Improved Potato Programme to Benefit Kenyan Smallholder Farmers Amidst Production Challenges.


By Rootooba correspondent, 21 May 2020

The Kenyan Government has launched a certified potato seed programme targeting six counties in the country designed to enhance seed multiplication and distribution to small-scale farmers.

Potato is the second most important crop after maize that is produced in 20 of Kenya’s 47 counties under varying socio-economic and climatic conditions.

Potato farmers in these counties continue to face various production challenges leading to an average production of 10 tons per hectare against a potential of 60 tons per hectare.

Climate change has also continued to be a major challenge generally to agriculture including potato production and although Kenya Agricultural & Livestock Research Organization (KALRO) has made several efforts to mitigate the effects of climate change, the recent outbreak of the COVID-19 is a threat that is undermining those efforts and is likely to exacerbate these effects by affecting labour supply on farming.

Agriculture CS Hon. Peter Munya, KALRO Director-General Dr Eliud Krieger, with other government officials flag off the certified potato consignment at Kilimo House.

Agriculture Cabinet Secretary Peter Munya said the ministry in conjunction with KALRO has released 25 metric tonnes of potato basic seed for planting to the counties.

The basic seed is meant to produce 2500 metric tonnes of certified seed after six months or two field multiplications, which will be added to the current annual production of 6,500 tonnes of certified seed.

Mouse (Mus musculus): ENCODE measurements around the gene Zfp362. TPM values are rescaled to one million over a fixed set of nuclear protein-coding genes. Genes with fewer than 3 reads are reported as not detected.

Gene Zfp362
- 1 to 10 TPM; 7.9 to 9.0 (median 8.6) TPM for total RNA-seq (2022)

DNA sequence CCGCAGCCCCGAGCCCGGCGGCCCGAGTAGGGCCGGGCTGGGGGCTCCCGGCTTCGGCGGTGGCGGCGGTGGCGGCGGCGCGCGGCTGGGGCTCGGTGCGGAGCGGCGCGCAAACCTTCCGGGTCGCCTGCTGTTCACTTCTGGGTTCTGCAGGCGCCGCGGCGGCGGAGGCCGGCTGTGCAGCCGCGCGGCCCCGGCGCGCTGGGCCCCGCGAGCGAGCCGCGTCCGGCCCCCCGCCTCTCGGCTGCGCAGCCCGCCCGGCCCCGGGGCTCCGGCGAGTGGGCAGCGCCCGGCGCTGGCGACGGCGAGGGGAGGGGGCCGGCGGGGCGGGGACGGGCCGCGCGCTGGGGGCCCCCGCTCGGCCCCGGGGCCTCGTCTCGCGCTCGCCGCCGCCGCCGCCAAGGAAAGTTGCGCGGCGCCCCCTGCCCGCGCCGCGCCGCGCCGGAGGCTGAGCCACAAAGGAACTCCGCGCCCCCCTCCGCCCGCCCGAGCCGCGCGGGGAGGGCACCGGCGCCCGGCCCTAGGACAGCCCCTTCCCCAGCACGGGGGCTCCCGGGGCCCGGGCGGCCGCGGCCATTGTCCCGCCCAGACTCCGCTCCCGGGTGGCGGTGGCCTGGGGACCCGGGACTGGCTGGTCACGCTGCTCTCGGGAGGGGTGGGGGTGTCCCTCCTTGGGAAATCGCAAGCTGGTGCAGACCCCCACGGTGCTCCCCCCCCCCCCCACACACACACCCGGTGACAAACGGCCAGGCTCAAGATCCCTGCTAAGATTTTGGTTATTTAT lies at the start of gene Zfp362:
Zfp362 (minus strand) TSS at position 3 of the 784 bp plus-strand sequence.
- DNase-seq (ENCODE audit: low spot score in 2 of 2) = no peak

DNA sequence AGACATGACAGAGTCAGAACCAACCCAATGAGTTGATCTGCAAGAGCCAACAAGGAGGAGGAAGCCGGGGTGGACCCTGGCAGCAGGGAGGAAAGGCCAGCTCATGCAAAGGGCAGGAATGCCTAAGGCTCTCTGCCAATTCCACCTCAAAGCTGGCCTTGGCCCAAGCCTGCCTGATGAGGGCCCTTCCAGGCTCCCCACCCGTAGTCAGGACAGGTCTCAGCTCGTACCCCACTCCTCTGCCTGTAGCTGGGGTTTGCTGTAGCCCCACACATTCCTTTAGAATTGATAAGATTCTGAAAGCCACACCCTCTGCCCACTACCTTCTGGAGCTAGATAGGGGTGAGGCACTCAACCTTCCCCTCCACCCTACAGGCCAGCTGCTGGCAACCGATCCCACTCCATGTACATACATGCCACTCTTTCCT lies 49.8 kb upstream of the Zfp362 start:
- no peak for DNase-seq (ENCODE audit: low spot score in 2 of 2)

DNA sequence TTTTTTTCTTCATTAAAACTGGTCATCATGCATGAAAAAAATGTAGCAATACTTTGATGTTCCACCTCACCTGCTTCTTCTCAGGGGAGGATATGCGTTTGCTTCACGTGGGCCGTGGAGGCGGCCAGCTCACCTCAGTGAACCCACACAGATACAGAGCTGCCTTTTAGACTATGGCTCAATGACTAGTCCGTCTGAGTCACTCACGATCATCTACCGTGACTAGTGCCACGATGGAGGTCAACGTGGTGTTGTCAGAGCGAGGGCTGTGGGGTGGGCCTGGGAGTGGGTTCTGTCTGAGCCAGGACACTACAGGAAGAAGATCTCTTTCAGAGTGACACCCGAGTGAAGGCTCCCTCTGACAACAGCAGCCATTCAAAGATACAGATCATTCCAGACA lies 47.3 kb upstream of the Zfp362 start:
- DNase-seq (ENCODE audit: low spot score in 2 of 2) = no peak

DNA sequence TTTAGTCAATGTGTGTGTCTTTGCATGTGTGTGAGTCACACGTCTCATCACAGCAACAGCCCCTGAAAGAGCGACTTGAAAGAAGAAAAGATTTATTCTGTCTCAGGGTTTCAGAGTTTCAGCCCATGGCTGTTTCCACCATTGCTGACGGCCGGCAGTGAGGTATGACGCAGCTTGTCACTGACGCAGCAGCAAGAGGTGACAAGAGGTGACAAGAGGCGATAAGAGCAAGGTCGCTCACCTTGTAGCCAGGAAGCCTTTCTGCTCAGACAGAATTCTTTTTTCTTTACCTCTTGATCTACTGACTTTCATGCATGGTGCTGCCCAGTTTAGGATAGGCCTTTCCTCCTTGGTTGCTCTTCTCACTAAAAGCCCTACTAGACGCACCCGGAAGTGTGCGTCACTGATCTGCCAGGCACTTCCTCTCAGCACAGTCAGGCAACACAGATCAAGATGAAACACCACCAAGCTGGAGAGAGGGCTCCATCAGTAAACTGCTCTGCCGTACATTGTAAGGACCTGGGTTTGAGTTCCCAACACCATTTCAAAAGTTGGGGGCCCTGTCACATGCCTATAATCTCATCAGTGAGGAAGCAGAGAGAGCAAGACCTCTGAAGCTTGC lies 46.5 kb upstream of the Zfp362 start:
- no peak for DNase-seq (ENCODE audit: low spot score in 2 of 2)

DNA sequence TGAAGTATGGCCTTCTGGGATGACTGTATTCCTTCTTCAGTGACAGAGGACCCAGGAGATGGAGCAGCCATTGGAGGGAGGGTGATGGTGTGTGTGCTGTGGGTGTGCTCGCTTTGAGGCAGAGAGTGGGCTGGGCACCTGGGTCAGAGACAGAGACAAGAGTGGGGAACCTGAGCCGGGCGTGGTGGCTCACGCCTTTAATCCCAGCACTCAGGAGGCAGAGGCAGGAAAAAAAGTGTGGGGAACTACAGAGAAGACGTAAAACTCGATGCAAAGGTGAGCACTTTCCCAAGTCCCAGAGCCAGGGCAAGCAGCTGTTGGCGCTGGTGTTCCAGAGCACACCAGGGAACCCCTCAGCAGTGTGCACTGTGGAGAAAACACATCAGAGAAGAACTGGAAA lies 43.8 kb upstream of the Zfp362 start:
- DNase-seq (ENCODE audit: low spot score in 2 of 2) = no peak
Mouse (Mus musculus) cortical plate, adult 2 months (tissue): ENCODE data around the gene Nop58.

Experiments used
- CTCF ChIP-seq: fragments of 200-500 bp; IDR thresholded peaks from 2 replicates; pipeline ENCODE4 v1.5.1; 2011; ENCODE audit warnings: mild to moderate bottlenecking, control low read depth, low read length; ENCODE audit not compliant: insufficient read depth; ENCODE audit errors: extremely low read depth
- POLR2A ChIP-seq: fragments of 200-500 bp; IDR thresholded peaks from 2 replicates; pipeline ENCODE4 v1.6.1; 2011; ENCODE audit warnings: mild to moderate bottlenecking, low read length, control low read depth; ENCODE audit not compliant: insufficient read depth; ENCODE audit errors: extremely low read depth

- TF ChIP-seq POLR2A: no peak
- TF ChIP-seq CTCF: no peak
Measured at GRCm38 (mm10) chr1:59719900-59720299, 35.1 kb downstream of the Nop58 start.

“This will improve farmer access to certified potato seed which will mitigate the effects of Covid-19 on potato production,” Munya said.    

Munya explained the ministry and KALRO have identified 24 Common Interest Groups (CIGs) in six counties to produce the seed for farmers as well as provide planting material of various commodities.

Working with Elgeyo Marakwet, Bomet, Nyandarua, Uasin Gishu, Nyeri and Taita Taveta, Munya confirmed that CIGs have already been identified and screened. In addition, farms have been sampled by Kenya Plant Health Inspectorate Services (KEPHIS) to assure suitability of identified seed bulking sites and that land preparation and procurement of planting inputs is undertaken.

Potato, the CS noted is one of the value chains that is projected to add 2,500 metric tonnes of certified potato into the national seed supply annually through this two-year project.

He reiterated  that this would be achieved through training of county extension staff on climate-smart potato production practices with an emphasis on revitalizing seed production and distribution. So far, 60 staff from six counties have been trained.

“Due to the COVID – 19 pandemic, invasion by desert locusts and the current floods resulting from the on-going rains, it is further anticipated that the farming community will be adversely affected in terms of food security and livelihoods”, the CS noted.

He directed all institutions under the Ministry to focus towards the Seedlings Initiative under the Social Corporate Responsibility (CSR) by increasing the number of seedlings for distribution during the October, November, December (OND) rains in addition to the ready seedlings that were to be distributed during the March, April, May (MAM) rains and are being preserved in the stations.

“We plan to have a major seedlings distribution exercise in the next season to farmers and the target is to issue more than three (3) times the number of seedlings that you are currently preserving”, he said.